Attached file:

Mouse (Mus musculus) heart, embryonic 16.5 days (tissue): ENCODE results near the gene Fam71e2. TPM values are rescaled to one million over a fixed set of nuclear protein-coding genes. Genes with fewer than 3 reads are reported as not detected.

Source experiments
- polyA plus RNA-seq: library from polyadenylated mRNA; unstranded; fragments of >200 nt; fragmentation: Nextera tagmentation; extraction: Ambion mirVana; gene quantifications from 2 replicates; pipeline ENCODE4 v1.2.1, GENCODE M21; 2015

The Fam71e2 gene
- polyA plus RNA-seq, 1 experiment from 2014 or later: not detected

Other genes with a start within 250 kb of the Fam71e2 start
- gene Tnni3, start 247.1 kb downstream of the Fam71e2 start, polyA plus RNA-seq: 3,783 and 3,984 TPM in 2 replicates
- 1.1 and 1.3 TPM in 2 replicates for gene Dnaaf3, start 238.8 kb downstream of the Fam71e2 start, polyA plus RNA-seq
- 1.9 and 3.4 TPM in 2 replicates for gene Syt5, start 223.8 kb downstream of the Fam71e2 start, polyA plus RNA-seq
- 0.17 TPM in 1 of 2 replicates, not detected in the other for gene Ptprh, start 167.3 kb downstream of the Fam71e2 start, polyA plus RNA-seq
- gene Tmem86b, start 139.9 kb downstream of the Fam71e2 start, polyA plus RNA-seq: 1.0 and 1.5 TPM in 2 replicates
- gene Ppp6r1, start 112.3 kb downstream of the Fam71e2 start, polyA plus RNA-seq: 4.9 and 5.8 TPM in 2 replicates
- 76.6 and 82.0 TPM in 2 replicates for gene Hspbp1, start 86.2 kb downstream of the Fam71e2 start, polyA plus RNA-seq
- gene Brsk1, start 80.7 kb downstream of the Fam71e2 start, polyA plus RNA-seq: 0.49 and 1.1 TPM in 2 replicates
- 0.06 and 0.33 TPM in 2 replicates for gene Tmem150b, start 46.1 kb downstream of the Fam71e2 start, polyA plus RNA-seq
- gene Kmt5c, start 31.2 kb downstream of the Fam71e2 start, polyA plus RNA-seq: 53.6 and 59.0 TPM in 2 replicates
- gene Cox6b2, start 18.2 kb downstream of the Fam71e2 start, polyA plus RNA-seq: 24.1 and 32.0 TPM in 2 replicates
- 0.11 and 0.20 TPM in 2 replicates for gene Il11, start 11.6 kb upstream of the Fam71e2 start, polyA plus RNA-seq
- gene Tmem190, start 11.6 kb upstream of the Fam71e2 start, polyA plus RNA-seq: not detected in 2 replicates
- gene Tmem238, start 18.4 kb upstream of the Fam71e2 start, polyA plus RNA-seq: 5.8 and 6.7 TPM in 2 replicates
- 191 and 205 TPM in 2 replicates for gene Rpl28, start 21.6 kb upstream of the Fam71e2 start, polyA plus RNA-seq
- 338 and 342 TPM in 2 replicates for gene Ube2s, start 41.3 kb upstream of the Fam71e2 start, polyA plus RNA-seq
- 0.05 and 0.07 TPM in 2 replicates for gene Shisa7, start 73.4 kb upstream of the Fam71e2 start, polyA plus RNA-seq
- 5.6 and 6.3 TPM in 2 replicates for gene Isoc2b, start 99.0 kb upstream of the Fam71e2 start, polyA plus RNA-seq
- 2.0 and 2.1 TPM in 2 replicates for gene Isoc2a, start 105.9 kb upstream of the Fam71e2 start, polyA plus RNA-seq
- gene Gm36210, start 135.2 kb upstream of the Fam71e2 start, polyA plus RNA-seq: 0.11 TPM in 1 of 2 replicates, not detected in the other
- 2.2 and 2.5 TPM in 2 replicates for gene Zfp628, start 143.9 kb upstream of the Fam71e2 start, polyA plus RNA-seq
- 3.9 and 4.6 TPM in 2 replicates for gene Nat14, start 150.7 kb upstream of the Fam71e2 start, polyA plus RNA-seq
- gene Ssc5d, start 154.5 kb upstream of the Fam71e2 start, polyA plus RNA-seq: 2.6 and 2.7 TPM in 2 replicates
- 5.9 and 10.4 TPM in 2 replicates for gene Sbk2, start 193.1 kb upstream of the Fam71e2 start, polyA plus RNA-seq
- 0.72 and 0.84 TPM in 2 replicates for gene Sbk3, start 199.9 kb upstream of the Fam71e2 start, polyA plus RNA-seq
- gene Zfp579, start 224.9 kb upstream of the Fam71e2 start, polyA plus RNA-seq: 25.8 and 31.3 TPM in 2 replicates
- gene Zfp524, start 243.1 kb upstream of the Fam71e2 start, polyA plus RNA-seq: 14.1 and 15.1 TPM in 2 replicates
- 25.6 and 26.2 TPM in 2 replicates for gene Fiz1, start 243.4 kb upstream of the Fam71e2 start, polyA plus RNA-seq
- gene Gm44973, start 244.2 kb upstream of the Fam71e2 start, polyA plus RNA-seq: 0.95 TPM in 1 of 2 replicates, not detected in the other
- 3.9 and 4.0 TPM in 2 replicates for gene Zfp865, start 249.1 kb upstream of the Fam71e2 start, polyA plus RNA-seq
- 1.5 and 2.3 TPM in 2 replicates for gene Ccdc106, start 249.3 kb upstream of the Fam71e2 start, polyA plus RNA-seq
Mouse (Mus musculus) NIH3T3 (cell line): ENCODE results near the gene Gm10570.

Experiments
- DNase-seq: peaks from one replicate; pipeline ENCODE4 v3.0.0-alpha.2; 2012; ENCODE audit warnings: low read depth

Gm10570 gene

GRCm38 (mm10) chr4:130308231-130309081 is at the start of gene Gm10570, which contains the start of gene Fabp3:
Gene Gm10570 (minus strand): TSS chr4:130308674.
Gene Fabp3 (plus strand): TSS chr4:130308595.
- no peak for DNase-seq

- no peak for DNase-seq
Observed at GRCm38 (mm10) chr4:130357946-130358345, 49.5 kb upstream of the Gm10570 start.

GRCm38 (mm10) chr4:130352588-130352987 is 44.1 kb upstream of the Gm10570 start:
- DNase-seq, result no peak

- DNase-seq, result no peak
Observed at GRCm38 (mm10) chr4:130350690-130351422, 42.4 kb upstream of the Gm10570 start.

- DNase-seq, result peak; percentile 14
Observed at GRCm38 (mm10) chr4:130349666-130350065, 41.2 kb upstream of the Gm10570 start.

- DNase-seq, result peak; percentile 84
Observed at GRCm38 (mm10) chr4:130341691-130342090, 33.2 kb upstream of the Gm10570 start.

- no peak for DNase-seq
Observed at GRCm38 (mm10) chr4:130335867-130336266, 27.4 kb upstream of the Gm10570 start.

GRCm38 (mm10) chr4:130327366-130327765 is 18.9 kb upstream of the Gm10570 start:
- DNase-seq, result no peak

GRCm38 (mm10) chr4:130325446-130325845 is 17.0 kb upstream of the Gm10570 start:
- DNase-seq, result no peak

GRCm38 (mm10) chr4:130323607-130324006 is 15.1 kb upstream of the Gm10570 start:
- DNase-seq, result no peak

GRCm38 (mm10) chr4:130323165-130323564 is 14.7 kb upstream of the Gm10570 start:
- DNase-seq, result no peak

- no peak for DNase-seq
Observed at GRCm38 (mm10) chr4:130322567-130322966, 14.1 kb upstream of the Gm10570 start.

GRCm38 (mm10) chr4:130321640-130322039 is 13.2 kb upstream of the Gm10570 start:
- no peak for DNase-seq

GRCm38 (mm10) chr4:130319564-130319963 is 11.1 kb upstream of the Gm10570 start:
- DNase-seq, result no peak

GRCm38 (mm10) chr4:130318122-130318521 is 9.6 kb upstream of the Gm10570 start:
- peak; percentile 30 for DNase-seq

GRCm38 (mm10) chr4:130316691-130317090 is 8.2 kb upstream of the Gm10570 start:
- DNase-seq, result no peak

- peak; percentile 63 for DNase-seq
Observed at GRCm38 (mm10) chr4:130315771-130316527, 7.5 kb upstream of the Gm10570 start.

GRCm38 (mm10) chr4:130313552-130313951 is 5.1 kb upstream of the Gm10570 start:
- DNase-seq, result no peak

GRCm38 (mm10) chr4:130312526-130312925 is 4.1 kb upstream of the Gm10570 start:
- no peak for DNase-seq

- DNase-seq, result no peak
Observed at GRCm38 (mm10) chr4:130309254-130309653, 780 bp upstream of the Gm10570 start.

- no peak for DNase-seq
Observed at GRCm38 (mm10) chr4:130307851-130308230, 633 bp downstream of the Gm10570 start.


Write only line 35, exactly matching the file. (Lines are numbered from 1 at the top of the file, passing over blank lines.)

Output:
- gene Gm44973, start 244.2 kb upstream of the Fam71e2 start, polyA plus RNA-seq: 0.95 TPM in 1 of 2 replicates, not detected in the other